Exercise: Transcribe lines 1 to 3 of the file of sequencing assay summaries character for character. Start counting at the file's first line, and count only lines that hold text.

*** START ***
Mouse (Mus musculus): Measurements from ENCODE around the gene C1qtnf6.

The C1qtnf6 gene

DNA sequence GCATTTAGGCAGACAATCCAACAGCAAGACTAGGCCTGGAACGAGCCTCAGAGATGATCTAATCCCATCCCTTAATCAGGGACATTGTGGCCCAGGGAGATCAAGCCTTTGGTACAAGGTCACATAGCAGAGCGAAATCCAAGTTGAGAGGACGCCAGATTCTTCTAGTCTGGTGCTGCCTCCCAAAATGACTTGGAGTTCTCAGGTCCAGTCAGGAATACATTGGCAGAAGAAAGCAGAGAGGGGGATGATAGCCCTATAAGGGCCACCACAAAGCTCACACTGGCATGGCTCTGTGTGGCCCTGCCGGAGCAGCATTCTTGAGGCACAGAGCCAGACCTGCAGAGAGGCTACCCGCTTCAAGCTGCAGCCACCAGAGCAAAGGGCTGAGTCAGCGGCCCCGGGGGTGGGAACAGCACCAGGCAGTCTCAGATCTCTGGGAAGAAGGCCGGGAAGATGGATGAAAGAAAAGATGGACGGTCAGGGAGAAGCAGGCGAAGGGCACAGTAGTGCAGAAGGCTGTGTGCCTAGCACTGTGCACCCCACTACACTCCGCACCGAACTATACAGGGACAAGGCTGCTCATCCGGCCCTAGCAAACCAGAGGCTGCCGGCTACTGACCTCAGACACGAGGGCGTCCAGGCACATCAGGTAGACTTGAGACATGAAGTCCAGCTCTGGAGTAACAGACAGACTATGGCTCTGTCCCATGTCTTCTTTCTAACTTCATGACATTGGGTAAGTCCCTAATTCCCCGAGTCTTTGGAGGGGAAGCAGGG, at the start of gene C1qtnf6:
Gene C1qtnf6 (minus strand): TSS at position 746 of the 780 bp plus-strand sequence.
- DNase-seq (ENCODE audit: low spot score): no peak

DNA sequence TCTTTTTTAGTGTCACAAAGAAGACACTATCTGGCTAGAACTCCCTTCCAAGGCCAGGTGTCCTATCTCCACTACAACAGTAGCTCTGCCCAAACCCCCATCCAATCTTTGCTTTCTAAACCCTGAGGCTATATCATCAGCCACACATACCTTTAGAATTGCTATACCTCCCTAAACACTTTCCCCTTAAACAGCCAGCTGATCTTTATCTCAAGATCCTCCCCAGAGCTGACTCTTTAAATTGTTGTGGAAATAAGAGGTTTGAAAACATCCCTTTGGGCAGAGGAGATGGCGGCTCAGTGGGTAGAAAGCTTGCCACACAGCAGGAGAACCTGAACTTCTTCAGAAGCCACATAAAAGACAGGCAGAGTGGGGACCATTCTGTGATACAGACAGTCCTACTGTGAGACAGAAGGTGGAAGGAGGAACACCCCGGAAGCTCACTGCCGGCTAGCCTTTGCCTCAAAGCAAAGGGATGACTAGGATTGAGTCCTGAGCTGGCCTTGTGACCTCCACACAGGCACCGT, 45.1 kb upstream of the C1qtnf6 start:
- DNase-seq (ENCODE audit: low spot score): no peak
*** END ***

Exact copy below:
Mouse (Mus musculus): Measurements from ENCODE around the gene C1qtnf6.

The C1qtnf6 gene

DNA sequence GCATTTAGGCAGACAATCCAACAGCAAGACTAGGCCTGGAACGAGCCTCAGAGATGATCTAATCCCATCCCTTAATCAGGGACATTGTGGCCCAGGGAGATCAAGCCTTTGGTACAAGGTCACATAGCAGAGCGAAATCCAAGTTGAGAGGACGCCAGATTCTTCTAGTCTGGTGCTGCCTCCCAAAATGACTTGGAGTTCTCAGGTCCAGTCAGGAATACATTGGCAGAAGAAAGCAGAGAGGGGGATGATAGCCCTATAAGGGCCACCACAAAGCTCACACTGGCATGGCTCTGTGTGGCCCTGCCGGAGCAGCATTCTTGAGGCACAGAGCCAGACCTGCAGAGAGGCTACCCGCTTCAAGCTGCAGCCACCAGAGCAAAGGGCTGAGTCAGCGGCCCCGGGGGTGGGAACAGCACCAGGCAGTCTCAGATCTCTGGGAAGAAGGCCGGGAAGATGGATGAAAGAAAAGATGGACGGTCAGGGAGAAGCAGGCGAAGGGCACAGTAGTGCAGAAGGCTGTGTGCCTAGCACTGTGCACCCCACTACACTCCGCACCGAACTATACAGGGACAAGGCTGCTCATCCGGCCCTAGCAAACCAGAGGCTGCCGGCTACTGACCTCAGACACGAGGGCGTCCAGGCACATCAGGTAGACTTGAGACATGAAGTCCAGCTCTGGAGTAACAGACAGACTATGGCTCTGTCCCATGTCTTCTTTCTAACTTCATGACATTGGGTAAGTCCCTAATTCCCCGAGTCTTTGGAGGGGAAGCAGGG, at the start of gene C1qtnf6: